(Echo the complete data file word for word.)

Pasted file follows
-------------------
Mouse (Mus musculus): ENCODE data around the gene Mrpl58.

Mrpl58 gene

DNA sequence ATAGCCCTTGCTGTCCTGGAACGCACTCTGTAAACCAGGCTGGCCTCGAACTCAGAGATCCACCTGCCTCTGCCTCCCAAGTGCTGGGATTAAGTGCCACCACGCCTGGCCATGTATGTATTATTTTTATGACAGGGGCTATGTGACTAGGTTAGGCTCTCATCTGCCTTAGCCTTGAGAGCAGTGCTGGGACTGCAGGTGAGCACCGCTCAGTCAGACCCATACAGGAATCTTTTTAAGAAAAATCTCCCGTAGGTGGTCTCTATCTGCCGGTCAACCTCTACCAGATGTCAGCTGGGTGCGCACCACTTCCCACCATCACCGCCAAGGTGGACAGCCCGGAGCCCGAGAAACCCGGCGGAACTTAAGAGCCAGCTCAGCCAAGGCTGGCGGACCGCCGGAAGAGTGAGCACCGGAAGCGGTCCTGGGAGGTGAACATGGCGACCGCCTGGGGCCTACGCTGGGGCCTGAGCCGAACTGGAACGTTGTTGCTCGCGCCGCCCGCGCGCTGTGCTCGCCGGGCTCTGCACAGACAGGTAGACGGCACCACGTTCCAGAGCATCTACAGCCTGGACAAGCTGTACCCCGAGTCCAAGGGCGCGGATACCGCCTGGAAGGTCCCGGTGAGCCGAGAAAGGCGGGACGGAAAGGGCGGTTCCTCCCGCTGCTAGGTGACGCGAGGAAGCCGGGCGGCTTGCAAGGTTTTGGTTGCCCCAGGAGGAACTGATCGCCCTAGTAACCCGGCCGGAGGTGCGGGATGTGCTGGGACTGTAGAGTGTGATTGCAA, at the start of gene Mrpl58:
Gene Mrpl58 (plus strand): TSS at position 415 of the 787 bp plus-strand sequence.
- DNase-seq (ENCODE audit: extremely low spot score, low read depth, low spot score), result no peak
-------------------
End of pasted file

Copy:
Mouse (Mus musculus): ENCODE data around the gene Mrpl58.

Mrpl58 gene

DNA sequence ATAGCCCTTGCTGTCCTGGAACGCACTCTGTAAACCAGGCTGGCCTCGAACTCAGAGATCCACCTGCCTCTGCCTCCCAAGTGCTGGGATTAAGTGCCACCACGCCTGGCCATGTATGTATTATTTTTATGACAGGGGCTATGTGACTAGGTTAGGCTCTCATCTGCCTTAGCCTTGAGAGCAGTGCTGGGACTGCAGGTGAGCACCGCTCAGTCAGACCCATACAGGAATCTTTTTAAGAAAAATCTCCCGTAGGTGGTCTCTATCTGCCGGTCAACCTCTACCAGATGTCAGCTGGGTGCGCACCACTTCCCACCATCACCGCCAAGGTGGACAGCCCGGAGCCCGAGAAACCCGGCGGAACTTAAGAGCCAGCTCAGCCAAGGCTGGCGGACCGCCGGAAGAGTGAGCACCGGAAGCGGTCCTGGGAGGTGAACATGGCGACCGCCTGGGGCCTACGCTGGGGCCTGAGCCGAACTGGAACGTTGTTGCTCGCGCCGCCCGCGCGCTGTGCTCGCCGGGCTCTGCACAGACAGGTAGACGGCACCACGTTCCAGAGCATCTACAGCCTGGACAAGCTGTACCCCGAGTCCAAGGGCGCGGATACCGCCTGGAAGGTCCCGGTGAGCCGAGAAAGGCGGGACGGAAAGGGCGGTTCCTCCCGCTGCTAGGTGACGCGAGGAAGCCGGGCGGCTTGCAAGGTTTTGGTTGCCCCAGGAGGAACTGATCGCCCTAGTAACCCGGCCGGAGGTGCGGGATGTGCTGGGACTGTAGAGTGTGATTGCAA, at the start of gene Mrpl58:
Gene Mrpl58 (plus strand): TSS at position 415 of the 787 bp plus-strand sequence.
- DNase-seq (ENCODE audit: extremely low spot score, low read depth, low spot score), result no peak